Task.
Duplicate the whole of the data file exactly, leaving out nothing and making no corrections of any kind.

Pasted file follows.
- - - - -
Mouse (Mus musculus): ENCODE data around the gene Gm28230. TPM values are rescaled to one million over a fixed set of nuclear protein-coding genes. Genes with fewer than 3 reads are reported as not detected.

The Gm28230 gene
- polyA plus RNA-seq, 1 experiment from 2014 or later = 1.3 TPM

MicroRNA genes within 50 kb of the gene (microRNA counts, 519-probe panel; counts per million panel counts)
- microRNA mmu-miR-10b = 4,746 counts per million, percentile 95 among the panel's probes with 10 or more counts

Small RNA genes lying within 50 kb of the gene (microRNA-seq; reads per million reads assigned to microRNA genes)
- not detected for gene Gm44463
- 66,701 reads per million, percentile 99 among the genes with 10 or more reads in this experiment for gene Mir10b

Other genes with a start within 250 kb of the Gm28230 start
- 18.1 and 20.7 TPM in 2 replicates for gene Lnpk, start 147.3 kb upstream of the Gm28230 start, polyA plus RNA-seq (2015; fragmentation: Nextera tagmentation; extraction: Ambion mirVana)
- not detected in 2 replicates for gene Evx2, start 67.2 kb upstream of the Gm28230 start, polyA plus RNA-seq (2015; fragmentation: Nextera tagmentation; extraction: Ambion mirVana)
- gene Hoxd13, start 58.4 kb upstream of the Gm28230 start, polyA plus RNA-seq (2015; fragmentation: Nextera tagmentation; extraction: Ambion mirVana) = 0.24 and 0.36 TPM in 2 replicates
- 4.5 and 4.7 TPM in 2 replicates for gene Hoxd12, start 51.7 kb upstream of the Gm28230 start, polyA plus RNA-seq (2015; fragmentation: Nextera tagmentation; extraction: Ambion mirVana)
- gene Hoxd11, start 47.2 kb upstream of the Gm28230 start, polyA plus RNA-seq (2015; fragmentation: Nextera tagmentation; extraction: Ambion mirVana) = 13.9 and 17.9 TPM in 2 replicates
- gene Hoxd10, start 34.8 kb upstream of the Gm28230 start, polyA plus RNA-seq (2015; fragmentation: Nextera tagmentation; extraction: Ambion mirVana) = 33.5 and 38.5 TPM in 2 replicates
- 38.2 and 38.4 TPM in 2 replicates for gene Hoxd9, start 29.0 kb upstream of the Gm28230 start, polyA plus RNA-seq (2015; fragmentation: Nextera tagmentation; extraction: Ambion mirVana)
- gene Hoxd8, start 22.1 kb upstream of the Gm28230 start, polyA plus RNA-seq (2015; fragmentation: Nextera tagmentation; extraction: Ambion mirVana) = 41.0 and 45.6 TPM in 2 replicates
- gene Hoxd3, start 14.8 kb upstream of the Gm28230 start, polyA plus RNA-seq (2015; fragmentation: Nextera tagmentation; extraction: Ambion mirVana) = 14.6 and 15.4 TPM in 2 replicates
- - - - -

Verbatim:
Mouse (Mus musculus): ENCODE data around the gene Gm28230. TPM values are rescaled to one million over a fixed set of nuclear protein-coding genes. Genes with fewer than 3 reads are reported as not detected.

The Gm28230 gene
- polyA plus RNA-seq, 1 experiment from 2014 or later = 1.3 TPM

MicroRNA genes within 50 kb of the gene (microRNA counts, 519-probe panel; counts per million panel counts)
- microRNA mmu-miR-10b = 4,746 counts per million, percentile 95 among the panel's probes with 10 or more counts

Small RNA genes lying within 50 kb of the gene (microRNA-seq; reads per million reads assigned to microRNA genes)
- not detected for gene Gm44463
- 66,701 reads per million, percentile 99 among the genes with 10 or more reads in this experiment for gene Mir10b

Other genes with a start within 250 kb of the Gm28230 start
- 18.1 and 20.7 TPM in 2 replicates for gene Lnpk, start 147.3 kb upstream of the Gm28230 start, polyA plus RNA-seq (2015; fragmentation: Nextera tagmentation; extraction: Ambion mirVana)
- not detected in 2 replicates for gene Evx2, start 67.2 kb upstream of the Gm28230 start, polyA plus RNA-seq (2015; fragmentation: Nextera tagmentation; extraction: Ambion mirVana)
- gene Hoxd13, start 58.4 kb upstream of the Gm28230 start, polyA plus RNA-seq (2015; fragmentation: Nextera tagmentation; extraction: Ambion mirVana) = 0.24 and 0.36 TPM in 2 replicates
- 4.5 and 4.7 TPM in 2 replicates for gene Hoxd12, start 51.7 kb upstream of the Gm28230 start, polyA plus RNA-seq (2015; fragmentation: Nextera tagmentation; extraction: Ambion mirVana)
- gene Hoxd11, start 47.2 kb upstream of the Gm28230 start, polyA plus RNA-seq (2015; fragmentation: Nextera tagmentation; extraction: Ambion mirVana) = 13.9 and 17.9 TPM in 2 replicates
- gene Hoxd10, start 34.8 kb upstream of the Gm28230 start, polyA plus RNA-seq (2015; fragmentation: Nextera tagmentation; extraction: Ambion mirVana) = 33.5 and 38.5 TPM in 2 replicates
- 38.2 and 38.4 TPM in 2 replicates for gene Hoxd9, start 29.0 kb upstream of the Gm28230 start, polyA plus RNA-seq (2015; fragmentation: Nextera tagmentation; extraction: Ambion mirVana)
- gene Hoxd8, start 22.1 kb upstream of the Gm28230 start, polyA plus RNA-seq (2015; fragmentation: Nextera tagmentation; extraction: Ambion mirVana) = 41.0 and 45.6 TPM in 2 replicates
- gene Hoxd3, start 14.8 kb upstream of the Gm28230 start, polyA plus RNA-seq (2015; fragmentation: Nextera tagmentation; extraction: Ambion mirVana) = 14.6 and 15.4 TPM in 2 replicates